Patricia Lund says she has been waiting for her money for eight years.
Tired of waiting, the 79-year-old woman is heading to court.
Her battle is against a Continuing Care Retirement Community, or CCRC, and it harkens back to one of the most outrageous cases to ever cross Bamboozled’s desk.
Before we get into the details of Lund’s case, let’s start with the background.
CCRCs include independent living communities, assisted living facilities and long-term care units. These are attractive to some seniors because they wouldn’t have to move if they need increased health care.
Some 10,000 New Jerseyans live in 25 CCRCs in the state, according to the Organization of Resident Associations of New Jersey (ORANJ), a group that supports CCRC residents.
Seniors who move into a CCRC typically pay a large entrance fee that can cost several hundred thousand dollars. One big selling point is that a percentage of the entrance fee will be returned to the resident if they move — or to their estate if they die — but not until the unit is reoccupied by a new resident.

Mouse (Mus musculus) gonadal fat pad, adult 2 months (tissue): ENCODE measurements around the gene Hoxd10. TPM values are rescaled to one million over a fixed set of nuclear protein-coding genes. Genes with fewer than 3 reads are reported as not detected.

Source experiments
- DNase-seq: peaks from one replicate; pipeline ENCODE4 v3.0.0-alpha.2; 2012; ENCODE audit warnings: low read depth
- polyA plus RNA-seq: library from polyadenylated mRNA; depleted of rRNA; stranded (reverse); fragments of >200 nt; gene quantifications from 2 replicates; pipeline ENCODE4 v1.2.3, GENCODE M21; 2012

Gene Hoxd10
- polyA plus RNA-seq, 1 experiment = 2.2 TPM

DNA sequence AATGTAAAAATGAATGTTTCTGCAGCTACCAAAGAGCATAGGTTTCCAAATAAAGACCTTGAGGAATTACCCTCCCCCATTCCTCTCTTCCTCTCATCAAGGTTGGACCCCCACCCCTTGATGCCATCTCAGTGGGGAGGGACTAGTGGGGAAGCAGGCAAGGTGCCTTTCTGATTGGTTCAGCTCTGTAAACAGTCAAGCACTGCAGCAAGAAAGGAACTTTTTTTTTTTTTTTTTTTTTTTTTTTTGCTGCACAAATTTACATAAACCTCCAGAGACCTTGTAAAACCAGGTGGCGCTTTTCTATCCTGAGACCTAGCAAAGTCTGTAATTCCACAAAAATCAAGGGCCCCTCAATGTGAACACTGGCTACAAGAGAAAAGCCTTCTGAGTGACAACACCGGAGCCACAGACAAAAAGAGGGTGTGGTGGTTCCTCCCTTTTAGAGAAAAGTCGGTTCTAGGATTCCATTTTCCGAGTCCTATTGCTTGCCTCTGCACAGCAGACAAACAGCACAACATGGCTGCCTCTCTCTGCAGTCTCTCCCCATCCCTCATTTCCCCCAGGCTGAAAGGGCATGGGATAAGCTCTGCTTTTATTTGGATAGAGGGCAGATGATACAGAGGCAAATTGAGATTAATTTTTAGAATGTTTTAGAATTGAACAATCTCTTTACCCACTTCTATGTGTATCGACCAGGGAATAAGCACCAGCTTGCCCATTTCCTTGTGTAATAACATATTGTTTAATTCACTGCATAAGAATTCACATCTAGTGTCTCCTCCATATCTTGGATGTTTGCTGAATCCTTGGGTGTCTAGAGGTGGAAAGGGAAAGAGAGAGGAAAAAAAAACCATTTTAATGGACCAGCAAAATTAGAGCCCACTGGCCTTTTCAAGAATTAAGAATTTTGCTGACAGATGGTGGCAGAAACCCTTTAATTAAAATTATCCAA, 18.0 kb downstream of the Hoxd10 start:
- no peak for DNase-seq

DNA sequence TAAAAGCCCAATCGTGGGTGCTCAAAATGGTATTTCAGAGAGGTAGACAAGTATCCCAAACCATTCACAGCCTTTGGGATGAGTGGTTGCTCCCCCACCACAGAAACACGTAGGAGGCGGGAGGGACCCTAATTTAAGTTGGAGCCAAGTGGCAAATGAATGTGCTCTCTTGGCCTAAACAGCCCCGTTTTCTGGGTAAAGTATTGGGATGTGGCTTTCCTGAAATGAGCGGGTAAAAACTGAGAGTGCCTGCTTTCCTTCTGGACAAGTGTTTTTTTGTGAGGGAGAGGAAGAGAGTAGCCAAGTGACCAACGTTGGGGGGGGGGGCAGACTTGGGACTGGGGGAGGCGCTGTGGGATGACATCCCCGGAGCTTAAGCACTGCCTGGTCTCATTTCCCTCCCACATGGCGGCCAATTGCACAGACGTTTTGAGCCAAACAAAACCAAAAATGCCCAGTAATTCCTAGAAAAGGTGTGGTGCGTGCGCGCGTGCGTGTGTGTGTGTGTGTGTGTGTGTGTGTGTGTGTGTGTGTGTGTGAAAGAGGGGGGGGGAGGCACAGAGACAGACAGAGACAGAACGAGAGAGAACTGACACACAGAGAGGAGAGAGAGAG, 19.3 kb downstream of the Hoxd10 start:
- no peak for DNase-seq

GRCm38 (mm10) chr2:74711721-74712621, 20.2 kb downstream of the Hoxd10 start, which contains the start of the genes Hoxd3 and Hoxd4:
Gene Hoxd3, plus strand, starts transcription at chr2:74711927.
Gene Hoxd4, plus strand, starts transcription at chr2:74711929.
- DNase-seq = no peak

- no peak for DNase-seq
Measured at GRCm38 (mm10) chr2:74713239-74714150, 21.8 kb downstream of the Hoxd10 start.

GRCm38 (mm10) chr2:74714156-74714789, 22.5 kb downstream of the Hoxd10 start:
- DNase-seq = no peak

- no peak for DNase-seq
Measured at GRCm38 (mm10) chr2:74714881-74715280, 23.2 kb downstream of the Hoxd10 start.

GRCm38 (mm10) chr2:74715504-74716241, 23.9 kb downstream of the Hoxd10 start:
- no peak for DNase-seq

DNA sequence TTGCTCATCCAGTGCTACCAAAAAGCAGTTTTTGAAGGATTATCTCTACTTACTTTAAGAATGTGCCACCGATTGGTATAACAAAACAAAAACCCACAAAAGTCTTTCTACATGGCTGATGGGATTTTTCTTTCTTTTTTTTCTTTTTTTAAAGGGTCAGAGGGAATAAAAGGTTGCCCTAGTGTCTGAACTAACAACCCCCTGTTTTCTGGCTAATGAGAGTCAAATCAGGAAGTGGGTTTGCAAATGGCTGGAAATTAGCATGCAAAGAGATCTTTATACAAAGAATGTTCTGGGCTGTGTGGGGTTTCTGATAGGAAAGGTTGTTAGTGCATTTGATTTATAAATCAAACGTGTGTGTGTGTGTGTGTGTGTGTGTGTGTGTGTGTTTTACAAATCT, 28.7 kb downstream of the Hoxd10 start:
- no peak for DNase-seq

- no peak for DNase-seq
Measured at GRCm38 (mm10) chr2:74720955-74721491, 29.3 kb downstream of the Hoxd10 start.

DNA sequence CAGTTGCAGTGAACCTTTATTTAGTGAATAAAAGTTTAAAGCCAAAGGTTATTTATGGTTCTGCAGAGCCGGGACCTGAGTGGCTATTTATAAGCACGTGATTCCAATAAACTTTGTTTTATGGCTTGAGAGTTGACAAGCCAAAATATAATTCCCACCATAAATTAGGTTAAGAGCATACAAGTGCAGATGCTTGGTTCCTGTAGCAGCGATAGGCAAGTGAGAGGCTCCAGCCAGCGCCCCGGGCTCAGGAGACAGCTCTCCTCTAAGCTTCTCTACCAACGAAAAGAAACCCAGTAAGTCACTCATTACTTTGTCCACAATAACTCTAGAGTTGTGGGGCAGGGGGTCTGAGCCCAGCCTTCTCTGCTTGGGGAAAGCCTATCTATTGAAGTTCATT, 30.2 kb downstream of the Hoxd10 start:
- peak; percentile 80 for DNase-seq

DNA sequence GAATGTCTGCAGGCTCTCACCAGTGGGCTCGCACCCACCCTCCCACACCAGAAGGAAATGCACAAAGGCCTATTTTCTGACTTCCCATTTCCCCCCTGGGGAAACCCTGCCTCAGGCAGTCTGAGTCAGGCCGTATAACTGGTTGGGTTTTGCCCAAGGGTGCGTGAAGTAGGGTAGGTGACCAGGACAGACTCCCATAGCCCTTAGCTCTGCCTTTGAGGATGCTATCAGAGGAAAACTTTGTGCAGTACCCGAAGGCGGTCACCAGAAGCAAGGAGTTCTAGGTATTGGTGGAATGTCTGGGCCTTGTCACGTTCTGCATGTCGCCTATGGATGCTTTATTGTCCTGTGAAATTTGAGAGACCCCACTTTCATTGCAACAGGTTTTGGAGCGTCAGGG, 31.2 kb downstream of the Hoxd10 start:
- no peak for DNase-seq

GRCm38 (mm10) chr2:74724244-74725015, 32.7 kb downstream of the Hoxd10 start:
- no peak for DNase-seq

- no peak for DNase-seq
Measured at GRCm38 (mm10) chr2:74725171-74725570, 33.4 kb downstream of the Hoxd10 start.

And that’s where it gets ugly.
Earlier this year, we brought you the story of Ed Nagle, a Whitehouse Station man whose mother lived in a CCRC. For five long years after his mother died, Nagle waited for the refund for his mother’s unit. He said the CCRC did nothing but delay. It didn’t actively try to re-sell her unit, Nagle said, and when he tried to help, he was turned away.
Nearly $250,000 was in limbo.
Nagle finally accepted refund worth 63 percent of the value rather than the 90 percent promised in the contract.
Making matters worse, Nagle had previously filed his mother’s estate tax return, paying more than $14,000 based on the anticipated full refund from the CCRC. But because he accepted the lower refund, his mother’s estate no longer owed the taxes.
He filed for a refund.
“Surprise — a catch-22. There is a three-year statute of limitations on refunding paid estate taxes,” Nagle said at the time. “So our family got ripped by the CCRC and then ripped by the state of New Jersey.”
In all, the Nagle family was out $88,481.
Nagle went on a mission, trying to pass legislation to require a time limit on CCRC refunds, calling it a “common sense cure.”
He found a supporter in Sen. Christopher “Kip” Bateman (R-Somerset), who introduced a bill that would require CCRCs to give refunds within a year of vacancy.